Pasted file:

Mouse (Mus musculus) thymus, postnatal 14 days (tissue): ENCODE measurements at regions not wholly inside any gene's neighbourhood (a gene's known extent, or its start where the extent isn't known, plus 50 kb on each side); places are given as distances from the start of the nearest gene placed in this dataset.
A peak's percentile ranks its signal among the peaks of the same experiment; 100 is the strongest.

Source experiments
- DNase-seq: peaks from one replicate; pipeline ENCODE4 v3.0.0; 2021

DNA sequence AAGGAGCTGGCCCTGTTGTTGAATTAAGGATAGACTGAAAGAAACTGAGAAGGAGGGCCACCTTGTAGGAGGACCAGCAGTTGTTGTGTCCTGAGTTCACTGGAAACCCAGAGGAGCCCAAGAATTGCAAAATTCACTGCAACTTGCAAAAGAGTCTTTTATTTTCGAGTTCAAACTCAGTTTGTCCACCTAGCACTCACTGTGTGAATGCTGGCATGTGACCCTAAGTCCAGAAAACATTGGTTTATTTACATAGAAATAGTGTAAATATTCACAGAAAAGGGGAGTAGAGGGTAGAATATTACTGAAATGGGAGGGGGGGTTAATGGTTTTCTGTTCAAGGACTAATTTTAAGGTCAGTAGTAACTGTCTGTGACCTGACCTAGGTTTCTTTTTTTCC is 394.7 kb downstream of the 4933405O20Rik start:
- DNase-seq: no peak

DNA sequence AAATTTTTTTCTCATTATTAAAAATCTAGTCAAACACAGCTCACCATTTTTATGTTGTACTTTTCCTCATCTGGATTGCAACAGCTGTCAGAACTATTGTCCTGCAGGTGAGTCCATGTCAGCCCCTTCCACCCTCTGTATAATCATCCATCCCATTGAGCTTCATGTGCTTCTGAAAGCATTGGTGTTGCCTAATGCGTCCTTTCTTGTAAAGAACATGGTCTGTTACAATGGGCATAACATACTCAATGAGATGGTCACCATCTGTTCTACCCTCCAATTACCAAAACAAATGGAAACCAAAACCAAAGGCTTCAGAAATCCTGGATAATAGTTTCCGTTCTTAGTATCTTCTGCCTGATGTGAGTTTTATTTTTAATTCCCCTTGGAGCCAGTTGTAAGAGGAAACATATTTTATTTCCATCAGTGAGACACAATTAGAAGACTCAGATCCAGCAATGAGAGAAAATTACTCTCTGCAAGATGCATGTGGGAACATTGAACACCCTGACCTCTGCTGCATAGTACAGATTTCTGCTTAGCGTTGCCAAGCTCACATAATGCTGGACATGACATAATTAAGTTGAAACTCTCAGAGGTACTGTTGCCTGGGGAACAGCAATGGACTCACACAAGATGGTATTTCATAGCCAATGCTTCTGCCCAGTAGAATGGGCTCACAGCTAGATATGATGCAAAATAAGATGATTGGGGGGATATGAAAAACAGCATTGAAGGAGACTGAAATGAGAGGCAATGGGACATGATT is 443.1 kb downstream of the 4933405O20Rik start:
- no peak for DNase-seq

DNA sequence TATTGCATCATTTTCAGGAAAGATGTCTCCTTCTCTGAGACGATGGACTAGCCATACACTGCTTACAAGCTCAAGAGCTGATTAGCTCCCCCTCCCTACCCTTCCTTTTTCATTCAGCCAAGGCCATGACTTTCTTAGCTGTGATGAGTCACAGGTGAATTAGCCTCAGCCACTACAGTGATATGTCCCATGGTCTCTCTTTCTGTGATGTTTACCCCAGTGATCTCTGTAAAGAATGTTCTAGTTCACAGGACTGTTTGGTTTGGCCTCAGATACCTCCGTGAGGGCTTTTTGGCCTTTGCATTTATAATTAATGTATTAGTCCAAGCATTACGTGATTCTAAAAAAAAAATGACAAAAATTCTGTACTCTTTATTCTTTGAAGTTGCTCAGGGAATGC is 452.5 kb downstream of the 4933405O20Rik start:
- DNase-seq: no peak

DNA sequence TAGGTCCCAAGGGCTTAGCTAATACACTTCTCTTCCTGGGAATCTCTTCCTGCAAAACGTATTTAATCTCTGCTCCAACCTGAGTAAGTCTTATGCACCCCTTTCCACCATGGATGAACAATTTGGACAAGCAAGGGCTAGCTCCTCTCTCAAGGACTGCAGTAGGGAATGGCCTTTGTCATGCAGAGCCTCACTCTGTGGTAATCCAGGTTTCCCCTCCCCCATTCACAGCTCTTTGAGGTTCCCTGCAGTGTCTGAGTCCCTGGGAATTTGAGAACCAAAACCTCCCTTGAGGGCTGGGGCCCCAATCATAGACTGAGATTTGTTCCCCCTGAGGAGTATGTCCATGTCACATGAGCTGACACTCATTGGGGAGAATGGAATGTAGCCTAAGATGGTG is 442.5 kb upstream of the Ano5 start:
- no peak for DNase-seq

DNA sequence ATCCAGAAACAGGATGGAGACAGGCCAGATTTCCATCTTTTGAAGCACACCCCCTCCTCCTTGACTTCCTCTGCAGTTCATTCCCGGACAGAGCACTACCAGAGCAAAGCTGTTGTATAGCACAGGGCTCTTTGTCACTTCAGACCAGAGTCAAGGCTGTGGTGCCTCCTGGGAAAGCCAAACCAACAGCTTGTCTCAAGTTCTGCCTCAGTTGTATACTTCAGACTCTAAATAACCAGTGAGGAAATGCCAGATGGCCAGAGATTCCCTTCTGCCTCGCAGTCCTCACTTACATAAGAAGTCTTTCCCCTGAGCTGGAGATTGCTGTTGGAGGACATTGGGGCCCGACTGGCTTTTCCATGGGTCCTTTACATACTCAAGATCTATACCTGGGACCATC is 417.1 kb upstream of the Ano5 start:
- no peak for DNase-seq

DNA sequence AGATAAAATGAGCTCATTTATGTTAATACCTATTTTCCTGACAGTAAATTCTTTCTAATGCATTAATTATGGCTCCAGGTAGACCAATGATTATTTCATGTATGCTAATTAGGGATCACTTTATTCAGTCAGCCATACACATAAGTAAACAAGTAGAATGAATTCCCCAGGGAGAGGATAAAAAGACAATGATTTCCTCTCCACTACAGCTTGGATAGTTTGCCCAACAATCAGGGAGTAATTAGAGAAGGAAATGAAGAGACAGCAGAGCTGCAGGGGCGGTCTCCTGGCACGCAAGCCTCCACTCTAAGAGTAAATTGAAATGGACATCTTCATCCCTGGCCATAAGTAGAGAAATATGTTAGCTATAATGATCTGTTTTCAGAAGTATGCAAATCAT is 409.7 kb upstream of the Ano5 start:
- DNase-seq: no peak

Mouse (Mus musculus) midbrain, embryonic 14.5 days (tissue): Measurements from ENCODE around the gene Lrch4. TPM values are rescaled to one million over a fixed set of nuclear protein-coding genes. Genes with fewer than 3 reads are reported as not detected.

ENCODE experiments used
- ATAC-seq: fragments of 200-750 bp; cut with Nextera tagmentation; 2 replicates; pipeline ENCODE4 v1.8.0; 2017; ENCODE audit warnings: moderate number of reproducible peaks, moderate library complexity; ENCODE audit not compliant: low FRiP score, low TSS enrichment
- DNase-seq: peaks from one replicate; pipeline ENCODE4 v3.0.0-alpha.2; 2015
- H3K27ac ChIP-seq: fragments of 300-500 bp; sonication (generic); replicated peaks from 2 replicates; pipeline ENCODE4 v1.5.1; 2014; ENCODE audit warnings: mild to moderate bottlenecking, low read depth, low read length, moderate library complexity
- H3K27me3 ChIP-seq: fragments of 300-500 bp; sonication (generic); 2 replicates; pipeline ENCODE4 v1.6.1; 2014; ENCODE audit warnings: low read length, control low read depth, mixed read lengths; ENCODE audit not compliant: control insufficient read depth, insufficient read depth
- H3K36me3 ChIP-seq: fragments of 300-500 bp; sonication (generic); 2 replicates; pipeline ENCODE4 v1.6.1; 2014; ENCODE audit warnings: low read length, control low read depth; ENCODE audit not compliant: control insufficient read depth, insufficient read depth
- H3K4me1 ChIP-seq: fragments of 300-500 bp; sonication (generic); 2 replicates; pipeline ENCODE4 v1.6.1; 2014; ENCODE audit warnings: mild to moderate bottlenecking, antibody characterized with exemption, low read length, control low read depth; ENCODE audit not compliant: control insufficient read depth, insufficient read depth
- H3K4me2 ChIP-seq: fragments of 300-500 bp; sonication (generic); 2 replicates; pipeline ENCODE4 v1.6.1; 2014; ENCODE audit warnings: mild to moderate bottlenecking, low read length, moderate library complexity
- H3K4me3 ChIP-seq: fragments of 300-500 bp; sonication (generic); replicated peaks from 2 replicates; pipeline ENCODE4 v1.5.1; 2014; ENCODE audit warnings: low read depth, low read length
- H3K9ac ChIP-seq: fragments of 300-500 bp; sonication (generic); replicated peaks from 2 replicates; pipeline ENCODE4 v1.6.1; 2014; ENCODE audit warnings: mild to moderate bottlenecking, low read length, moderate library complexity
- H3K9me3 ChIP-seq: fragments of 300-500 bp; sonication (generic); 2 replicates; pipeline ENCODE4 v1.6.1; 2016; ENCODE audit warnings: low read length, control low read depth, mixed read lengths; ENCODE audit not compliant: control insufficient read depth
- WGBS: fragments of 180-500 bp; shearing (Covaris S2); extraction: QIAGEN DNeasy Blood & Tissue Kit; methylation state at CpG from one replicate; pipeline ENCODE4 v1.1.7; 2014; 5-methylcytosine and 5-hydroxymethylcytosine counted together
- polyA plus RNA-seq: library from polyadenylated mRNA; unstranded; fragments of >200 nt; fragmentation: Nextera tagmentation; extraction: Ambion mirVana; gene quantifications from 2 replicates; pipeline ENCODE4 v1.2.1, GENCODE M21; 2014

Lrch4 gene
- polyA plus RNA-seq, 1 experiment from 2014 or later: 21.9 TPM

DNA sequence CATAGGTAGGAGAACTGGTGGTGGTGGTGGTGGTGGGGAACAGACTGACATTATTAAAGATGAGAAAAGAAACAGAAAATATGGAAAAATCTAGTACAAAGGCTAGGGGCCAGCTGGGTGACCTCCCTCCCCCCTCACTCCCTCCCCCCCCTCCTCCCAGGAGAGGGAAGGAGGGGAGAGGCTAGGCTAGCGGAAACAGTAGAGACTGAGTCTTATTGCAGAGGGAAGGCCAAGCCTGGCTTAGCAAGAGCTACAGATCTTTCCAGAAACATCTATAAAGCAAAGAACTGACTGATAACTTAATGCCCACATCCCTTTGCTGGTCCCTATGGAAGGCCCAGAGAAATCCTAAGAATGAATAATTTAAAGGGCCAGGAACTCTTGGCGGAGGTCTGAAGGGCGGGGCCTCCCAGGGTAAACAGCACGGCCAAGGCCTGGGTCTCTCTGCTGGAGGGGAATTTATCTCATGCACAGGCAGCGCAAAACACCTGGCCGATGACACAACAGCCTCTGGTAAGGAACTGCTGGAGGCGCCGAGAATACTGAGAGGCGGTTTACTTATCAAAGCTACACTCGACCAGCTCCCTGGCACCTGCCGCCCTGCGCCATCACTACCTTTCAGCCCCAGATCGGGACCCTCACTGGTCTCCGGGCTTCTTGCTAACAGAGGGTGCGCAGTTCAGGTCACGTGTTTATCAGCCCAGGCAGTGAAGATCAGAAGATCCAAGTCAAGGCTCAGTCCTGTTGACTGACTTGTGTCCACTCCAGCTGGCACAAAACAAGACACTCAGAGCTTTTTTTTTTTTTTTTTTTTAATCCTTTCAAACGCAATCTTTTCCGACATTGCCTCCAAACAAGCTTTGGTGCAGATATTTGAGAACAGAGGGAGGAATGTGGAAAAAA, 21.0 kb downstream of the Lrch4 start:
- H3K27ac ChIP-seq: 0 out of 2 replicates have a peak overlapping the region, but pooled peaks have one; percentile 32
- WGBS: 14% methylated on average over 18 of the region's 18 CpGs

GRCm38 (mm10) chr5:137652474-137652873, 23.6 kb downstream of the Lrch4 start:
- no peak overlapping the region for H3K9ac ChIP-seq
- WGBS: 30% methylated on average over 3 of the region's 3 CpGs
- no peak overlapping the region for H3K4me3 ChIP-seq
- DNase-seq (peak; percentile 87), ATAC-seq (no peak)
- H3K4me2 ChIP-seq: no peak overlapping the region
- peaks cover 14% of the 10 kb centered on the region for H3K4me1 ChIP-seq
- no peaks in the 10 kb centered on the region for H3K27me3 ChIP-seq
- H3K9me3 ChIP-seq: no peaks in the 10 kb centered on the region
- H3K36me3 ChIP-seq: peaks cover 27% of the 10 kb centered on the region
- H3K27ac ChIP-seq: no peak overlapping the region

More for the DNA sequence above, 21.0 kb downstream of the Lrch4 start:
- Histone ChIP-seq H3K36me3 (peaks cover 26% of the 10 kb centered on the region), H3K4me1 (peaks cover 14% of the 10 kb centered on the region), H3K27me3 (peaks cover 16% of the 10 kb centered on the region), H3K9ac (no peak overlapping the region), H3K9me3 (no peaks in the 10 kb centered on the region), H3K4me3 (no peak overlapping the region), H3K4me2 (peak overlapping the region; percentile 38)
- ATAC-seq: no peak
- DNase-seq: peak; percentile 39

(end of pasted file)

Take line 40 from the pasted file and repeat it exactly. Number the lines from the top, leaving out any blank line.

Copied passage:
- DNase-seq (peak; percentile 87), ATAC-seq (no peak)